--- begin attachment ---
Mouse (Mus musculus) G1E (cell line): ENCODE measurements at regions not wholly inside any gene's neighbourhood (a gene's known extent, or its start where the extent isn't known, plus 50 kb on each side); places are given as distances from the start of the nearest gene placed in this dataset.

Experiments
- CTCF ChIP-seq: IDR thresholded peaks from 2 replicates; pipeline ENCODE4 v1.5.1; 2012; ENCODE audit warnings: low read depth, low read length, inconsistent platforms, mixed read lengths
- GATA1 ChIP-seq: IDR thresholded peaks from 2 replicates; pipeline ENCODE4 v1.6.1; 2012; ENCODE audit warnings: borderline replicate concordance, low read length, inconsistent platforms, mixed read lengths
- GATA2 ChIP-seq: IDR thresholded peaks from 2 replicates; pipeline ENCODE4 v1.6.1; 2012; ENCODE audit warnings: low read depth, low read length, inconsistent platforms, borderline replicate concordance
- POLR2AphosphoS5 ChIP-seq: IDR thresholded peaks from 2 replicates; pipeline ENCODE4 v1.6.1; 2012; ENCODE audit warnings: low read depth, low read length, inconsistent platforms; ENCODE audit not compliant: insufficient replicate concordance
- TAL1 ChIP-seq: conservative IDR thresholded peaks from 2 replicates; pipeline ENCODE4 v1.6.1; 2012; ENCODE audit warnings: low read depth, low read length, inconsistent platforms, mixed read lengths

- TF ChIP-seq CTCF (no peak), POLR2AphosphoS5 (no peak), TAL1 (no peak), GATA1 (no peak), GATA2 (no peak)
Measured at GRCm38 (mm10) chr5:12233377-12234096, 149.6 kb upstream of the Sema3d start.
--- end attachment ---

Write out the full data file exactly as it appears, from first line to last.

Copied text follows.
Mouse (Mus musculus) G1E (cell line): ENCODE measurements at regions not wholly inside any gene's neighbourhood (a gene's known extent, or its start where the extent isn't known, plus 50 kb on each side); places are given as distances from the start of the nearest gene placed in this dataset.

Experiments
- CTCF ChIP-seq: IDR thresholded peaks from 2 replicates; pipeline ENCODE4 v1.5.1; 2012; ENCODE audit warnings: low read depth, low read length, inconsistent platforms, mixed read lengths
- GATA1 ChIP-seq: IDR thresholded peaks from 2 replicates; pipeline ENCODE4 v1.6.1; 2012; ENCODE audit warnings: borderline replicate concordance, low read length, inconsistent platforms, mixed read lengths
- GATA2 ChIP-seq: IDR thresholded peaks from 2 replicates; pipeline ENCODE4 v1.6.1; 2012; ENCODE audit warnings: low read depth, low read length, inconsistent platforms, borderline replicate concordance
- POLR2AphosphoS5 ChIP-seq: IDR thresholded peaks from 2 replicates; pipeline ENCODE4 v1.6.1; 2012; ENCODE audit warnings: low read depth, low read length, inconsistent platforms; ENCODE audit not compliant: insufficient replicate concordance
- TAL1 ChIP-seq: conservative IDR thresholded peaks from 2 replicates; pipeline ENCODE4 v1.6.1; 2012; ENCODE audit warnings: low read depth, low read length, inconsistent platforms, mixed read lengths

- TF ChIP-seq CTCF (no peak), POLR2AphosphoS5 (no peak), TAL1 (no peak), GATA1 (no peak), GATA2 (no peak)
Measured at GRCm38 (mm10) chr5:12233377-12234096, 149.6 kb upstream of the Sema3d start.